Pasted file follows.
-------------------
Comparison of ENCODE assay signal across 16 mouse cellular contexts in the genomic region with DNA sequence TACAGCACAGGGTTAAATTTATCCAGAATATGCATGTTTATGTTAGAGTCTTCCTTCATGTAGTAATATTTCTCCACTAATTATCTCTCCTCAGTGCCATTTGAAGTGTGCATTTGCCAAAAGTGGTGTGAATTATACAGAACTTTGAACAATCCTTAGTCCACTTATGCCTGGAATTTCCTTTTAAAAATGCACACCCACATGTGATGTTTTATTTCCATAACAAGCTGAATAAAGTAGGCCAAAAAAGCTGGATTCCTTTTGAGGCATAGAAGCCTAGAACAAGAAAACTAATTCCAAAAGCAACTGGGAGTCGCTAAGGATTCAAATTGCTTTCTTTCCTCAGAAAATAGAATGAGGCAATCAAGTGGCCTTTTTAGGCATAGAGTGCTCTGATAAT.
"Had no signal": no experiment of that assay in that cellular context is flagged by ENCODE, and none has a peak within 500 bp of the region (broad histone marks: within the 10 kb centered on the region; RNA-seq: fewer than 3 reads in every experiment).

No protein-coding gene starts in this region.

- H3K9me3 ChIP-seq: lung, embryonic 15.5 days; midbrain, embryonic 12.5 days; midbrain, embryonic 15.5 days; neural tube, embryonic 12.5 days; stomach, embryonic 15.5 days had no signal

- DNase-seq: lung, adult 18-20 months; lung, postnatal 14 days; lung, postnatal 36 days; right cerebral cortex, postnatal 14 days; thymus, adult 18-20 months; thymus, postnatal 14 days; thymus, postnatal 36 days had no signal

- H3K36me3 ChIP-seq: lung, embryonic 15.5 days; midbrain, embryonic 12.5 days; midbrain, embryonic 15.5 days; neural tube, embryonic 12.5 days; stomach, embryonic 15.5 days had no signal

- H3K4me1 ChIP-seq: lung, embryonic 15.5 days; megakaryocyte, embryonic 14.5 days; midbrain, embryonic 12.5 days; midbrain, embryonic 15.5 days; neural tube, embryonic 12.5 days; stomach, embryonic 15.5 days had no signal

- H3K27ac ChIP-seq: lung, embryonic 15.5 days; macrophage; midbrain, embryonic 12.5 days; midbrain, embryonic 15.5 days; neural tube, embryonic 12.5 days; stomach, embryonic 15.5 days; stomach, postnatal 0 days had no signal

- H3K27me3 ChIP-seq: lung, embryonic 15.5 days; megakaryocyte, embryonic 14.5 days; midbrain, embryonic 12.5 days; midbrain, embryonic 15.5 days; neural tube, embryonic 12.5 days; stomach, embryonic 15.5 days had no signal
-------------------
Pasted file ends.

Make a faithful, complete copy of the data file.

Comparison of ENCODE assay signal across 16 mouse cellular contexts in the genomic region with DNA sequence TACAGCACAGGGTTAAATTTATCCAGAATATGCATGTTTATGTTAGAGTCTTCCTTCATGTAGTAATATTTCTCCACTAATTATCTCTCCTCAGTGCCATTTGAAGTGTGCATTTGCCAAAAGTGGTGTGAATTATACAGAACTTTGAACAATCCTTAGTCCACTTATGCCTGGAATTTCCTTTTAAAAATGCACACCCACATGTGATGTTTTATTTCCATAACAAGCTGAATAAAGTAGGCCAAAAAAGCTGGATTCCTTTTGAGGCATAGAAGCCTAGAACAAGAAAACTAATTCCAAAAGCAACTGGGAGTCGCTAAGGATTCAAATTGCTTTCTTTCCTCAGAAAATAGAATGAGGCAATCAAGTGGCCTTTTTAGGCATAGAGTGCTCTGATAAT.
"Had no signal": no experiment of that assay in that cellular context is flagged by ENCODE, and none has a peak within 500 bp of the region (broad histone marks: within the 10 kb centered on the region; RNA-seq: fewer than 3 reads in every experiment).

No protein-coding gene starts in this region.

- H3K9me3 ChIP-seq: lung, embryonic 15.5 days; midbrain, embryonic 12.5 days; midbrain, embryonic 15.5 days; neural tube, embryonic 12.5 days; stomach, embryonic 15.5 days had no signal

- DNase-seq: lung, adult 18-20 months; lung, postnatal 14 days; lung, postnatal 36 days; right cerebral cortex, postnatal 14 days; thymus, adult 18-20 months; thymus, postnatal 14 days; thymus, postnatal 36 days had no signal

- H3K36me3 ChIP-seq: lung, embryonic 15.5 days; midbrain, embryonic 12.5 days; midbrain, embryonic 15.5 days; neural tube, embryonic 12.5 days; stomach, embryonic 15.5 days had no signal

- H3K4me1 ChIP-seq: lung, embryonic 15.5 days; megakaryocyte, embryonic 14.5 days; midbrain, embryonic 12.5 days; midbrain, embryonic 15.5 days; neural tube, embryonic 12.5 days; stomach, embryonic 15.5 days had no signal

- H3K27ac ChIP-seq: lung, embryonic 15.5 days; macrophage; midbrain, embryonic 12.5 days; midbrain, embryonic 15.5 days; neural tube, embryonic 12.5 days; stomach, embryonic 15.5 days; stomach, postnatal 0 days had no signal

- H3K27me3 ChIP-seq: lung, embryonic 15.5 days; megakaryocyte, embryonic 14.5 days; midbrain, embryonic 12.5 days; midbrain, embryonic 15.5 days; neural tube, embryonic 12.5 days; stomach, embryonic 15.5 days had no signal